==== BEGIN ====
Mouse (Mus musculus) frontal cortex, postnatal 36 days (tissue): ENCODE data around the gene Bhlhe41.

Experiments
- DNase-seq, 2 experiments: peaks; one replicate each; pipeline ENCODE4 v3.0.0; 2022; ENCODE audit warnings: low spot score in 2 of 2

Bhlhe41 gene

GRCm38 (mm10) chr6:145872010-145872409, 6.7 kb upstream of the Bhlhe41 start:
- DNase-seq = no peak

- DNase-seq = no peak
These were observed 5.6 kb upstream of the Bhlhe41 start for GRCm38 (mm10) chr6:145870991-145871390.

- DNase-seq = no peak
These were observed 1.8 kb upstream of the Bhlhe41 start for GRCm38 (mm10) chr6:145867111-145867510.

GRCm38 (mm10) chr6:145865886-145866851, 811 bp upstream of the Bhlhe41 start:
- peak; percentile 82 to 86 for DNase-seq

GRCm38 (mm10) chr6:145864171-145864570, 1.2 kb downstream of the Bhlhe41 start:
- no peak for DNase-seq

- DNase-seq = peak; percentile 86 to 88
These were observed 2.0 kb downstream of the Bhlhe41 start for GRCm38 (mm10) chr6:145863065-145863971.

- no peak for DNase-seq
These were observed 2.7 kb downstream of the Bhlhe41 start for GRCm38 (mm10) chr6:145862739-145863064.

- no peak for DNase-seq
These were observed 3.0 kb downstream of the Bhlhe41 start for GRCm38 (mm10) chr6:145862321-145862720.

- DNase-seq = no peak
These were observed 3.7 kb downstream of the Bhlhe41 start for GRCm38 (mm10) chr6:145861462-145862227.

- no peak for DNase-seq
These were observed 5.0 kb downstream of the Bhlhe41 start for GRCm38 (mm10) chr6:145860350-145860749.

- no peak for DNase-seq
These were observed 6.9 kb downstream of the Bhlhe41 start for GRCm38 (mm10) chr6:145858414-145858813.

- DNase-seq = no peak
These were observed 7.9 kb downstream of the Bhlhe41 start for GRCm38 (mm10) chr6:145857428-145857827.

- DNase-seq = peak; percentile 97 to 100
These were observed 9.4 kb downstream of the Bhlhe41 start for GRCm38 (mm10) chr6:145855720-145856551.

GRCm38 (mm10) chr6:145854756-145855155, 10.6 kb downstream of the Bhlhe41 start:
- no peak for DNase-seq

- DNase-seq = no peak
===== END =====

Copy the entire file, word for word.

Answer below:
Mouse (Mus musculus) frontal cortex, postnatal 36 days (tissue): ENCODE data around the gene Bhlhe41.

Experiments
- DNase-seq, 2 experiments: peaks; one replicate each; pipeline ENCODE4 v3.0.0; 2022; ENCODE audit warnings: low spot score in 2 of 2

Bhlhe41 gene

GRCm38 (mm10) chr6:145872010-145872409, 6.7 kb upstream of the Bhlhe41 start:
- DNase-seq = no peak

- DNase-seq = no peak
These were observed 5.6 kb upstream of the Bhlhe41 start for GRCm38 (mm10) chr6:145870991-145871390.

- DNase-seq = no peak
These were observed 1.8 kb upstream of the Bhlhe41 start for GRCm38 (mm10) chr6:145867111-145867510.

GRCm38 (mm10) chr6:145865886-145866851, 811 bp upstream of the Bhlhe41 start:
- peak; percentile 82 to 86 for DNase-seq

GRCm38 (mm10) chr6:145864171-145864570, 1.2 kb downstream of the Bhlhe41 start:
- no peak for DNase-seq

- DNase-seq = peak; percentile 86 to 88
These were observed 2.0 kb downstream of the Bhlhe41 start for GRCm38 (mm10) chr6:145863065-145863971.

- no peak for DNase-seq
These were observed 2.7 kb downstream of the Bhlhe41 start for GRCm38 (mm10) chr6:145862739-145863064.

- no peak for DNase-seq
These were observed 3.0 kb downstream of the Bhlhe41 start for GRCm38 (mm10) chr6:145862321-145862720.

- DNase-seq = no peak
These were observed 3.7 kb downstream of the Bhlhe41 start for GRCm38 (mm10) chr6:145861462-145862227.

- no peak for DNase-seq
These were observed 5.0 kb downstream of the Bhlhe41 start for GRCm38 (mm10) chr6:145860350-145860749.

- no peak for DNase-seq
These were observed 6.9 kb downstream of the Bhlhe41 start for GRCm38 (mm10) chr6:145858414-145858813.

- DNase-seq = no peak
These were observed 7.9 kb downstream of the Bhlhe41 start for GRCm38 (mm10) chr6:145857428-145857827.

- DNase-seq = peak; percentile 97 to 100
These were observed 9.4 kb downstream of the Bhlhe41 start for GRCm38 (mm10) chr6:145855720-145856551.

GRCm38 (mm10) chr6:145854756-145855155, 10.6 kb downstream of the Bhlhe41 start:
- no peak for DNase-seq

- DNase-seq = no peak